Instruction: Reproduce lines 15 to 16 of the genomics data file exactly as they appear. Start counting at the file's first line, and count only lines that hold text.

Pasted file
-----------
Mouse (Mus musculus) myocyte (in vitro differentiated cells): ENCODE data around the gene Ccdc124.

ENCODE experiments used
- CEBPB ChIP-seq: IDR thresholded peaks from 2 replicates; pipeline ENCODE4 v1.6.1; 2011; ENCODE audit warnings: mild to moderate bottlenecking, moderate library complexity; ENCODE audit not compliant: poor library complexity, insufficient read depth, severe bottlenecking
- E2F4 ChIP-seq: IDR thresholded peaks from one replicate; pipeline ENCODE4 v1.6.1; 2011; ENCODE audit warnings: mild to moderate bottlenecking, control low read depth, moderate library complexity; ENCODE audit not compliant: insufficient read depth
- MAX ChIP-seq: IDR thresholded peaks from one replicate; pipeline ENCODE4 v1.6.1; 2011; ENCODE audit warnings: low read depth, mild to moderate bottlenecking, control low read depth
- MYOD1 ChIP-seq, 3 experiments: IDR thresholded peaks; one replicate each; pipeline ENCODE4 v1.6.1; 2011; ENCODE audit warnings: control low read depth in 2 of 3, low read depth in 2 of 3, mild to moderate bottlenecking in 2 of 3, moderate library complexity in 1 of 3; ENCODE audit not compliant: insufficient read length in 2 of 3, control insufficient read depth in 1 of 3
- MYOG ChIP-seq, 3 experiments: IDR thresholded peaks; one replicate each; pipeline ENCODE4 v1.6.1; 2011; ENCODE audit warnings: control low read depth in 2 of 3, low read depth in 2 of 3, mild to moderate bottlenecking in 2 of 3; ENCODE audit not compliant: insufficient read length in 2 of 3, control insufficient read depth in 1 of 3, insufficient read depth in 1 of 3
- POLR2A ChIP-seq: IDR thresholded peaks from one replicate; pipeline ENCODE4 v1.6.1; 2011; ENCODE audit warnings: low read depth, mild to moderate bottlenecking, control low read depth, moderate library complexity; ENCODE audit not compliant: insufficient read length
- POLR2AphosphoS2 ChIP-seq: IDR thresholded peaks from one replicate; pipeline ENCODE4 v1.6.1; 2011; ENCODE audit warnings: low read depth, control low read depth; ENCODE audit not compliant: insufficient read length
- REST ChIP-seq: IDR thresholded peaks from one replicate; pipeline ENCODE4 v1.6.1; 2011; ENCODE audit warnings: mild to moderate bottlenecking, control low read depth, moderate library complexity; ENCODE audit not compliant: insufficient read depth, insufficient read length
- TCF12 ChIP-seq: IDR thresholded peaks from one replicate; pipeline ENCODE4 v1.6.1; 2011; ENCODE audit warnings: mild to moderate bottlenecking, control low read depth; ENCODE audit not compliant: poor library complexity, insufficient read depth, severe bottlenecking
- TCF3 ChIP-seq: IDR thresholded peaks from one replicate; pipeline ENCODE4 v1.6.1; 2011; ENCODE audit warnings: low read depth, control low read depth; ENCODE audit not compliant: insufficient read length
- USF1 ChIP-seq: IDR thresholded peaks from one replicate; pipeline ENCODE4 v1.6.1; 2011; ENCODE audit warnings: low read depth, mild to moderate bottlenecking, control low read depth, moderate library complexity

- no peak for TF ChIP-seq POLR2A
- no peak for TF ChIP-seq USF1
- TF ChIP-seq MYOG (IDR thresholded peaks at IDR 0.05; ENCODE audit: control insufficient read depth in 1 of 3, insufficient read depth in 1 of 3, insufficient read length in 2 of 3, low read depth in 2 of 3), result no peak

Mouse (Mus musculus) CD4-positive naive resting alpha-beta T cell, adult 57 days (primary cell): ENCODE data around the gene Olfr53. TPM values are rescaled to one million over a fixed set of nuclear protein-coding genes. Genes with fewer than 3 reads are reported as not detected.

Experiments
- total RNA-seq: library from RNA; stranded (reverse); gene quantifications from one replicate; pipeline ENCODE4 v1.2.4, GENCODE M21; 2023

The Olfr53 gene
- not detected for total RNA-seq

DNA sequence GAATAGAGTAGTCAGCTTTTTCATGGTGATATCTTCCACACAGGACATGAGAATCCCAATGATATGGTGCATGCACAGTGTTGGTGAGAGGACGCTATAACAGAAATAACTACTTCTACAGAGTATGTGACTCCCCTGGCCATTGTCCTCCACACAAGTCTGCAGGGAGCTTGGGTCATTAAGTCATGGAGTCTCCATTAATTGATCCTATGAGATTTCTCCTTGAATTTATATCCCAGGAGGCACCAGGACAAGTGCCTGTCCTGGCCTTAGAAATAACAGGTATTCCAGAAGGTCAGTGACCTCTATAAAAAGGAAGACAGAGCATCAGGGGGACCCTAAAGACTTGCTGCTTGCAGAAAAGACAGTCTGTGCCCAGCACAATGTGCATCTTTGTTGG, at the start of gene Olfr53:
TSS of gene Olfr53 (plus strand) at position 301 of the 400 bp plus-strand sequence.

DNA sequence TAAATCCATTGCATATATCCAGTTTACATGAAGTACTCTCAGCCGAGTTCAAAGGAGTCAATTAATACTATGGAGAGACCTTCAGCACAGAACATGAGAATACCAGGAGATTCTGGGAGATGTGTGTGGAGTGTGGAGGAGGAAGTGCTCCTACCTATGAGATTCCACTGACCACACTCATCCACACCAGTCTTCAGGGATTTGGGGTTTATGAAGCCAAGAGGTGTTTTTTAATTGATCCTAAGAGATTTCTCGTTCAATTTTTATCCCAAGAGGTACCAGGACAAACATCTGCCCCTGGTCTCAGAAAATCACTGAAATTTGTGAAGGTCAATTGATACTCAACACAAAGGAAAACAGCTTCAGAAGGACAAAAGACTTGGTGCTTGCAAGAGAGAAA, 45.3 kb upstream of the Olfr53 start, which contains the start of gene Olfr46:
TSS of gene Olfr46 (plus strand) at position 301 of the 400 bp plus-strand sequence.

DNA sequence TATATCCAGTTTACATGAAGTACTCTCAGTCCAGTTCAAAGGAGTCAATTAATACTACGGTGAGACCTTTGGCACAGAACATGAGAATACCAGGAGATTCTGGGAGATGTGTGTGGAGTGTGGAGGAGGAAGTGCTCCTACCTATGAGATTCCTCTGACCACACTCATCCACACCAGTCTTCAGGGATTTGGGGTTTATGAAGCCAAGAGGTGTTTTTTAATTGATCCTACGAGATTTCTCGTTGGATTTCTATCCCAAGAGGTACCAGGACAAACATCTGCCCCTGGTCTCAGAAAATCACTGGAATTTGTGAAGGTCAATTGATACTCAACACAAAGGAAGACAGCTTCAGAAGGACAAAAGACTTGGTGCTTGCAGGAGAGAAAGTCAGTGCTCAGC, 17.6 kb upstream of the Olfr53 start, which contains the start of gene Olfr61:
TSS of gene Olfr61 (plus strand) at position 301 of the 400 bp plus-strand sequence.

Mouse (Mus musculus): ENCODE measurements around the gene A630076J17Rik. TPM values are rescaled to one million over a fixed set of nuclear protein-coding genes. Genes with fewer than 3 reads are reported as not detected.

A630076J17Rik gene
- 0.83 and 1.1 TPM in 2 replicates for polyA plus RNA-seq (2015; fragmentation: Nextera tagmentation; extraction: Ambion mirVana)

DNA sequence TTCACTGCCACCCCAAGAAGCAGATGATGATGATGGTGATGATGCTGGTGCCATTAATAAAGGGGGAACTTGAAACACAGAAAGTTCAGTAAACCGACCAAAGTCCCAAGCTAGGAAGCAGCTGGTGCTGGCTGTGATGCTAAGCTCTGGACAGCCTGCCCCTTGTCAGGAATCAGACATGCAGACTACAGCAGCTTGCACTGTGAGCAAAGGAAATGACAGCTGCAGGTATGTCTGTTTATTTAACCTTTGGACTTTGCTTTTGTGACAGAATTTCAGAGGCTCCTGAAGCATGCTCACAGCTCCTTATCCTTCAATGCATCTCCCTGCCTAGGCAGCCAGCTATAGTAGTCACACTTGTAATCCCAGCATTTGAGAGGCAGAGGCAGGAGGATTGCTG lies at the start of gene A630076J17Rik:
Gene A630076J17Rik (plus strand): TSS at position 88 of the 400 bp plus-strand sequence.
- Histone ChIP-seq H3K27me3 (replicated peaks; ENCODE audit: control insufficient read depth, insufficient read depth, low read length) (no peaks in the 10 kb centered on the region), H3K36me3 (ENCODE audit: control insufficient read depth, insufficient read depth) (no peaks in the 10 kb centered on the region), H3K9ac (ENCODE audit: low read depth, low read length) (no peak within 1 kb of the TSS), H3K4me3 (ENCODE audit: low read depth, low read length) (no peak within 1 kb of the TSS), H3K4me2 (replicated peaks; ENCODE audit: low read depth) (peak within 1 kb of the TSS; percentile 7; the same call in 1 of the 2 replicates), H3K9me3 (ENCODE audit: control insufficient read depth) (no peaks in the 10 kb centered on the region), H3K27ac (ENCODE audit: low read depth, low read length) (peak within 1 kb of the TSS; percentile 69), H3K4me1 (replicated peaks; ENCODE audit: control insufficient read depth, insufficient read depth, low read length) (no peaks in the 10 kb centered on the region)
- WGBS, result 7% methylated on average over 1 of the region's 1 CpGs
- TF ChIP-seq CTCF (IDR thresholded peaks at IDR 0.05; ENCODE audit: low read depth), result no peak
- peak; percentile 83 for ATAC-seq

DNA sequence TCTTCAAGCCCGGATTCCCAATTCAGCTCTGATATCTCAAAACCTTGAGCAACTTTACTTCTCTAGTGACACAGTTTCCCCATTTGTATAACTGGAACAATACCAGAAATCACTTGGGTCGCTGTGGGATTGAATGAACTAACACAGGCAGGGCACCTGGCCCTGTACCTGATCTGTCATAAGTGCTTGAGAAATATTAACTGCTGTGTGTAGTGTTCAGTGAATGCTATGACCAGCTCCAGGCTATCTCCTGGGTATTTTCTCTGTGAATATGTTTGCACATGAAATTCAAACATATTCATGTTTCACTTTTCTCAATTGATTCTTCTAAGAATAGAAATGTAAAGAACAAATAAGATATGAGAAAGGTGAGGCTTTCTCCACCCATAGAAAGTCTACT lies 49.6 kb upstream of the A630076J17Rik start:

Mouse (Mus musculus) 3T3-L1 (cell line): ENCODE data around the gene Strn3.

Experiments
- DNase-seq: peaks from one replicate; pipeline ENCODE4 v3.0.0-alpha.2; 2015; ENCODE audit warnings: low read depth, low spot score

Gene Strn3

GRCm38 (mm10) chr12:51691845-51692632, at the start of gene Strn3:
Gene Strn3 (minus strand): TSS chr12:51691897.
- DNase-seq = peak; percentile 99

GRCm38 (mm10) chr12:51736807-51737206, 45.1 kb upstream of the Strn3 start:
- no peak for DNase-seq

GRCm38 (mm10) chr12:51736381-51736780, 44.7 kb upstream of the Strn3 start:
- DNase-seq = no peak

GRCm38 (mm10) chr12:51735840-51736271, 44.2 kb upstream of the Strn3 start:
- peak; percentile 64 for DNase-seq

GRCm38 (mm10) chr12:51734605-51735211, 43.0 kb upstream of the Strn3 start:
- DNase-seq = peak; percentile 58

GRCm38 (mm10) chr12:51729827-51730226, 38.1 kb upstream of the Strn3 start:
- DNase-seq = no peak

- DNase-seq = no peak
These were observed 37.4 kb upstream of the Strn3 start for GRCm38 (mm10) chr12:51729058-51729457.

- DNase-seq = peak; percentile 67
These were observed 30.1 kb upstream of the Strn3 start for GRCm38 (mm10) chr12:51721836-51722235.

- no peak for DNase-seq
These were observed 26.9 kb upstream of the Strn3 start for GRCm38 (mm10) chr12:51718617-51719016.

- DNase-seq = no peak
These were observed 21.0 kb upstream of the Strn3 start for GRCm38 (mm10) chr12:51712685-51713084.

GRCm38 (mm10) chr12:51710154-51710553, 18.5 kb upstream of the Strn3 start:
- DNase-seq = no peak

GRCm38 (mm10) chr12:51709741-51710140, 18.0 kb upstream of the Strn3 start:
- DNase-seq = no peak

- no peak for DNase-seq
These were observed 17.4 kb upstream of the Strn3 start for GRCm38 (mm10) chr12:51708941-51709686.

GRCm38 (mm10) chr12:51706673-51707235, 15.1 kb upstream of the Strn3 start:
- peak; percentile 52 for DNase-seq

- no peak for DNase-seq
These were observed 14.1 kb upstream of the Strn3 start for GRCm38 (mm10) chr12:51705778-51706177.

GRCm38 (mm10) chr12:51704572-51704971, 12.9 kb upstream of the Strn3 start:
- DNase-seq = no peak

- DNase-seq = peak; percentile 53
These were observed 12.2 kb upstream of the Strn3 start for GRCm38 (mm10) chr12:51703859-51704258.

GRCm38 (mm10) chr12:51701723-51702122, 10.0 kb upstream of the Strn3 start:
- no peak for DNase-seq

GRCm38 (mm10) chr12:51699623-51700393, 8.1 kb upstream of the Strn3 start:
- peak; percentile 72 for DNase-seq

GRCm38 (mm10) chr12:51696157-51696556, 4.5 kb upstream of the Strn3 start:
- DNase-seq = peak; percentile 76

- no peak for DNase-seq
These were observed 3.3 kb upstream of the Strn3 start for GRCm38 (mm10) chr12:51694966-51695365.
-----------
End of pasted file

- no peak for TF ChIP-seq USF1
- TF ChIP-seq MYOG (IDR thresholded peaks at IDR 0.05; ENCODE audit: control insufficient read depth in 1 of 3, insufficient read depth in 1 of 3, insufficient read length in 2 of 3, low read depth in 2 of 3), result no peak